$ ł [ɬ] - a voiceless alveolar lateral fricative, like Welsh "ll" in "llawen". Produced by trying to say "sh" as in "push" while your tongue is in the position of "ll" in "pull". Examples: $iR łiṛ “book”, Le$ig ļêłig “chalk”, re$ rêł “carve”.

J ģ [ɟ] - a voiced palatal stop, like Hungarian "gy" in "gyermek". Similar to "d" in British pronunciation of "duke". Examples: Jag ģag “rule, standard”, kirJa kirģa “school”, skeJ skêģ “key”.

c ķ [c] - a voiceless palatal stop, like Hungarian "ty" in "tyúk". Similar to "t" in British pronunciation of "Tuesday". Examples: cig ķig “eat”, zaci zaķi “cheese”, zic ziķ “nut”.

j j [j] - like English "y" in "yard". Examples: jum jum “ten”, kaja kaja “personal”, saj saj “defy”.

L ļ [ʎ] - a voiced palatal lateral approximant, like "lh" in Portuguese "olho". Examples: Lev ļev “clothing”, GaLis ğaļis “vacation”, roL rôļ “take”.

M ņ [ɲ] - a voiced palatal nasal, like "ñ" in Spanish "año". Examples: M0r ņör “phonetic symbol”, taMke5 taņkêś “helium”, kuM kuņ “diminish”.

2 ź [ʑ] - a voiced alveolo-palatal sibilant fricative, like Polish "zi" in "zielony". Examples: 2Ev źev “mask”, je2ad jêźad “bravery”, sle2 slêź “stay”.

5 ś [ɕ] - a voiceless alveolo-palatal sibilant fricative, like Polish "si" in "siedem". Examples: 5oR śôṛ “concept”, mi5ka miśka “weasel”, j85 jŏś “acquire”.

g g [ɡ] - like English "g" in "game". Examples: gav gav “fill”, Jenga ģênga “banjo”, Rog ṛôg “son”.

k k [k] - like English "k" in "skill", without the aspiration of English "k" in "kill". Examples: kim kim “apple”, p0ski pöski “political party”, mEk mek “hat”.

G ğ [ɣ] - a voiced velar fricative, like Spanish "g" in "luego". Examples: Gel ğêl “send, transmit”, JaGom ģağôm “twenty-four”, jaG jağ “pain”.

x x [x] - a voiceless velar fricative, like "ch" in "loch". Examples: xEs xes “know one’s location”, kexti kêxti “relieve”, zux zux “result”.


Stops and fricatives (including lateral fricatives) in Jarda are divided into voiced sounds (such as b, z, gj) and the corresponding voiceless sounds (p, s, kj). Each voiceless sound immediately follows the corresponding voiced sound in Jarda alphabetic order. In compound words, voiceless sounds at the end of one morpheme assimilate by substituting the corresponding voiced sound before another voiced sound (tis tis "frozen water, ice" + gRam gṛam "rain, precipitation" = tisgRam tizgṛam "hail"). The reverse is also true (muG muğ "morning" + suR suṛ "meal" = muGsuR muxsuṛ "breakfast"). Assimilation also occurs between words: vragad …Jardae vragad Ģardaê "Jarda spelling" is pronounced vragat Ģardaê, and dEcis 2or ‘mi5ka’ deķis źôr ‘miśka’ "reclaiming the word 'weasel'" is pronounced deķiz źôr miśka. This assimilation is not indicated in the spelling; Jarda spelling is morphophonemic rather than strictly phonetic.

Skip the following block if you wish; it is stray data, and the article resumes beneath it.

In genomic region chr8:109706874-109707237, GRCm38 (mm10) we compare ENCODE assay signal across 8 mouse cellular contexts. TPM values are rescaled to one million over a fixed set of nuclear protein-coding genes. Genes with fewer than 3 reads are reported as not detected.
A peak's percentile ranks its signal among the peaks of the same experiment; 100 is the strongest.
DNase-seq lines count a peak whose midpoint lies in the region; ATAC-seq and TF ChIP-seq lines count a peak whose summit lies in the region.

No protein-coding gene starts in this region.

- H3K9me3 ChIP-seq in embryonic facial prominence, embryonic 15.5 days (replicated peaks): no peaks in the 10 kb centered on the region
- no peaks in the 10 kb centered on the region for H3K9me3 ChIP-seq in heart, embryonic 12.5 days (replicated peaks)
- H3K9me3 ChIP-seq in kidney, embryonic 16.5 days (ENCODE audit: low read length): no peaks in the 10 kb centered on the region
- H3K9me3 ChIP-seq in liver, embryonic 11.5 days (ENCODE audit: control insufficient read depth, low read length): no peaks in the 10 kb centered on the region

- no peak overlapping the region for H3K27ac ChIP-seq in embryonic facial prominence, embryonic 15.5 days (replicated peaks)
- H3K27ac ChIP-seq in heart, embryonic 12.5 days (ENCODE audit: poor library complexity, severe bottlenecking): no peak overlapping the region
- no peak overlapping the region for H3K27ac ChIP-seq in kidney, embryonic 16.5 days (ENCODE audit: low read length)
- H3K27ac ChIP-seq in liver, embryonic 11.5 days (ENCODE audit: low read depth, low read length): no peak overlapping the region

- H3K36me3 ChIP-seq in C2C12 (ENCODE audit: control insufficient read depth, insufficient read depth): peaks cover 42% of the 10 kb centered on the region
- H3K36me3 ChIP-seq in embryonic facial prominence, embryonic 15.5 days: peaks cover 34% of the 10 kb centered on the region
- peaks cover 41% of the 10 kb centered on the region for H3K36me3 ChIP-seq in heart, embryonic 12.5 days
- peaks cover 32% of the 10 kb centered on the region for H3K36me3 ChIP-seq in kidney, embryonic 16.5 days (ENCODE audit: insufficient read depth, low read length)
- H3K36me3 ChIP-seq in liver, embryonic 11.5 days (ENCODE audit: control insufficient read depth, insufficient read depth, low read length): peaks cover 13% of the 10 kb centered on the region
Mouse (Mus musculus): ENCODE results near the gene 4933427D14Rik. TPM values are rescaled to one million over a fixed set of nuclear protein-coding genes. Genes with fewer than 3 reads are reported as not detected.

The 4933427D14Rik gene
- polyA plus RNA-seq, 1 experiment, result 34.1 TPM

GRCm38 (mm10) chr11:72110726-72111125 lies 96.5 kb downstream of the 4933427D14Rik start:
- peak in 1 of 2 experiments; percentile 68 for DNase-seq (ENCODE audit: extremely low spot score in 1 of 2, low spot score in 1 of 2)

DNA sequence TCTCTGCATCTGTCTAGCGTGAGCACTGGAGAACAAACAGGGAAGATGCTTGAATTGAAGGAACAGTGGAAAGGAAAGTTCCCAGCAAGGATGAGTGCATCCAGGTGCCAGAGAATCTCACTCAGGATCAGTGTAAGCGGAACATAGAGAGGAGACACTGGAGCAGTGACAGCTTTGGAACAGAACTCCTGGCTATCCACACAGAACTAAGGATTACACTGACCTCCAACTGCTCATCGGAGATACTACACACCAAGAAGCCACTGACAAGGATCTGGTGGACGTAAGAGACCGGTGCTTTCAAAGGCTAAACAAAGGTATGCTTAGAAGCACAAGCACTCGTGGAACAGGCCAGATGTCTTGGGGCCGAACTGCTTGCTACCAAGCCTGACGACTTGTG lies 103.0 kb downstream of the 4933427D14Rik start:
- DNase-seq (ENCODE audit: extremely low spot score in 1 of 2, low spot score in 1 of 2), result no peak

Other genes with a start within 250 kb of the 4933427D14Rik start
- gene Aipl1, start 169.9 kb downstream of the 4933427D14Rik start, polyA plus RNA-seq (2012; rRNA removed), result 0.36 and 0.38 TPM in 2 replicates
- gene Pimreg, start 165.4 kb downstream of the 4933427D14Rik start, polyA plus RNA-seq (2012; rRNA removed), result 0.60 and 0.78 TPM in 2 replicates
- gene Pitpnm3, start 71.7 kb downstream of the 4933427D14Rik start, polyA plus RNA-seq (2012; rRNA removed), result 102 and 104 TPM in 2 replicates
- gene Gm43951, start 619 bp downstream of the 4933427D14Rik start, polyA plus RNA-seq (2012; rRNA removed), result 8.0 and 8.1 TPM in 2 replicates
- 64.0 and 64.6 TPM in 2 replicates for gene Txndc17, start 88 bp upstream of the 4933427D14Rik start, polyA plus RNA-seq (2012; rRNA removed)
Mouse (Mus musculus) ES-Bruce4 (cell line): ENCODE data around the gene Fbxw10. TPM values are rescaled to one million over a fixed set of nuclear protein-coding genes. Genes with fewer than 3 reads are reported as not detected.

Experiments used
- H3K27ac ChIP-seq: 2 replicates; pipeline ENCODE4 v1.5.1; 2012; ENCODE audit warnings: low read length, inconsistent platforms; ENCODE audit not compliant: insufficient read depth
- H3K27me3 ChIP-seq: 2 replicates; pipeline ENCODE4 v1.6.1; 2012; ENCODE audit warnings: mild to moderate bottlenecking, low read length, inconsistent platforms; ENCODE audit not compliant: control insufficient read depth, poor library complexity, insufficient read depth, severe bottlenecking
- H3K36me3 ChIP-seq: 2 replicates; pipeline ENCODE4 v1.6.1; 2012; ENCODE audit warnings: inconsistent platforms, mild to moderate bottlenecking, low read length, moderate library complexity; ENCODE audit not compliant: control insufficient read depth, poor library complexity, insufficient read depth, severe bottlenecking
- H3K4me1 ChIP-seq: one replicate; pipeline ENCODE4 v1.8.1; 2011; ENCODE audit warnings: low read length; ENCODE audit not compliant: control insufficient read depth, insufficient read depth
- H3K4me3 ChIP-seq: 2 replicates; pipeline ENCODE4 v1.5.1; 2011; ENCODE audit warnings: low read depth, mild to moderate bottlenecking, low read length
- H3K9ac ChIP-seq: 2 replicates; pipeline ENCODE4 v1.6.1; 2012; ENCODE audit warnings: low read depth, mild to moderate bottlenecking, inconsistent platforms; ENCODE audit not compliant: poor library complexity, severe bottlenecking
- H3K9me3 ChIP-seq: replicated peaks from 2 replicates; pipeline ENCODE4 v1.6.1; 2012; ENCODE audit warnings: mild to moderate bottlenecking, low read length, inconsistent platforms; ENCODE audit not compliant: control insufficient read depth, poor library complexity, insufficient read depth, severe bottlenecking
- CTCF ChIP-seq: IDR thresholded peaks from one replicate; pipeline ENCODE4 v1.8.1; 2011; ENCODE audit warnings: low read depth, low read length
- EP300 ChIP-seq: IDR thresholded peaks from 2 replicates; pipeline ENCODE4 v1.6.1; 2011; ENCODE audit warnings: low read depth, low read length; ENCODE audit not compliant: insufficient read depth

Voiced stops are not distinguished from voiceless stops at the end of a word; they are pronounced as voiceless themselves. When followed by a vowel or voiced consonant, however (in a suffix or a following word of the same phrase), they are pronounced as voiced. Therefore, Jarda writes them as voiced stops. Examples include the word ņörtek "the Jarda phonetic alphabet", which is really spelled ņörteg (L0rtEg), but pronounced with a k at the end, and the word vragad vragat "spelling, orthography", which is derived from vrag vrag "to spell" by adding the suffix -ad -ad.

Stress and syllable boundaries

The primary stress in Jarda is on the first syllable of a word, with a secondary stress on the first syllable of each verb or noun morpheme following the first one (e.g., sni's-ka-R8"l ˈsniskaˌṛŏl "Samiji gerbil-people", t8'-ma-Ri"-5eg ˈtŏmaˌṛiśêg "mole-rat"). Morphemes other than noun and verb roots, such as the inanimate genitive suffix -e ê and the preposition na na "and", are unstressed. Unless marked otherwise, a single consonant between vowels belongs to the following syllable, and a pair of consonants between vowels is divided between the two consonants (ri-śêg, snis-ka). (Exceptions to this rule are found in compounds and borrowed words.) Vowels in an open syllable (a syllable ending in a vowel) are pronounced somewhat longer than vowels in a closed syllable (ending in a consonant).